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Red Hat Linux Containers: Not Just Recycled Ideas
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neuroserve
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neuroserve,
User Rank: Apprentice
6/14/2014 | 4:42:41 AM
Re: Too many features, not enough benefits
"If you're talking about "how many different environments on a physical machine", you're already losing to AWS.  The box doesn't matter.  What matters is enabling the developers."

Why are these developers still using AWS then - when things like Jelastic are existing for quite a while?
neuroserve
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neuroserve,
User Rank: Apprentice
6/14/2014 | 4:28:19 AM
Re: Only RHEL?
You can buy Virtuozzo containers for windows from Parallels for a long time.
Charlie Babcock
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Charlie Babcock,
User Rank: Author
4/23/2014 | 6:29:15 PM
Red Hat puts in last word; stay tuned
Thanks to Krishnan Subramanian, director of OpenShift strategy at Red Hat, for his comment, which appears for the time being to close out this debate over the value of containers and their future. Stay tuned. This is sure to be a topic of furture discussion.
krishsubramanian
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krishsubramanian,
User Rank: Strategist
4/22/2014 | 5:47:00 PM
Misconceptions about containers
Disclaimer: I am a Red Hat employee but this comment is based on my understanding of the technology and industry. It cannot be construed as a statement from my employer.

There seems to be lot of misconceptions about containers. Leaving aside FUD about Red Hat joining CloudFoundry, I want to address some real points about containers.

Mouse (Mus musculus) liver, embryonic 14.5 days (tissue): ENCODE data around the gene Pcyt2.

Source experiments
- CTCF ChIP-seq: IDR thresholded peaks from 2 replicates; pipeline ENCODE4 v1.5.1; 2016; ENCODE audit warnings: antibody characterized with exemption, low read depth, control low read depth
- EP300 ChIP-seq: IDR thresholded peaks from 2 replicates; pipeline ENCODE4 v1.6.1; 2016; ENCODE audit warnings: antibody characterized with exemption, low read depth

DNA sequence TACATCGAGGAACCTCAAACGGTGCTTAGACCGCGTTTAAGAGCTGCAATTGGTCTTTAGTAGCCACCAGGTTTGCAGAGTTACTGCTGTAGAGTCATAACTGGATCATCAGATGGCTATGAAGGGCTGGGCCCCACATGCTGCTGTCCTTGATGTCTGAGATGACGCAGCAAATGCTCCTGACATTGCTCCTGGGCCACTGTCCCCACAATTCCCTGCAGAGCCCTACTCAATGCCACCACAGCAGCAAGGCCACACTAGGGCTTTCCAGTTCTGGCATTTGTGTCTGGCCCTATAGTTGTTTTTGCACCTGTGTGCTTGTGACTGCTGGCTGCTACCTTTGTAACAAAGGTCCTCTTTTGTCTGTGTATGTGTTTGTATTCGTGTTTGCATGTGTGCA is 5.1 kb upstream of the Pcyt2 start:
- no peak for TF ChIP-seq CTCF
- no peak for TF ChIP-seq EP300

1) Red Hat never said containers are new. In fact, it is very well known that containers are there for a long time. Even Red Hat has been using containers inside OpenShift for a long time. What is different now is that Red Hat is embracing Docker for its containers than doing something on its own. Why reinvent wheel when Red Hat can work with Docker to do containers right? Also, unlike others in the industry, Red Hat is not new to Open Source. OSS is part of Red Hat's DNA. That is why they joined OpenStack Foundation and contributed large number of resources for the project and doing similar thing with Docker. 

2) Charlie has already explained well about containers. I don't want to do the same here. In short, containers are about efficiencies and scale. It is not just developer efficiency but ops efficiency.

3) The innovation Red Hat has been highlighting is not about Docker per se but about how to make containers awere of other containers and how orchestration can be done more effectively. It is new and Red Hat has done a great job of bringing it to OSS community.

4) There seems to be some complete misunderstanding of underlying technology in one of the comments. A comment dismisses Project Atomic on one hand as unnecessary and praises CoreOS as revolutionary. Both CoreOS and Project Atomic has been doing similar things. Acting as an underlying host for containers. CoreOS is doing a great job and Project Atomic is also doing similar thing starting with a well trusted Red Hat Enterprise Linux as the starting point. Calling it as striped down version of RHEL is wrong.
Charlie Babcock
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Charlie Babcock,
User Rank: Author
4/21/2014 | 3:27:22 PM
Altoros CEO says containers have a future -- and future difficulties
Renat Khasanshryn, CEO of Altoros, in Sunnyvale, Calif., and Minsk, Belarus, sent these comments, which I'm adding them to the stream. Altoros, among other things, consults on Cloud Foundry use, so Renat pays attention to PaaS. He wrote:

"In 10 years, containers, not VMs, will sit atop of the Host OS for 50%+ of cloud-native workloads. Docker is the most "trendy", but not the most advanced container technology out there. First of all, many thanks to Red Hat and Docker for a great job popularizing containers among developers. Developers rule in this world, and will get what they want (containers).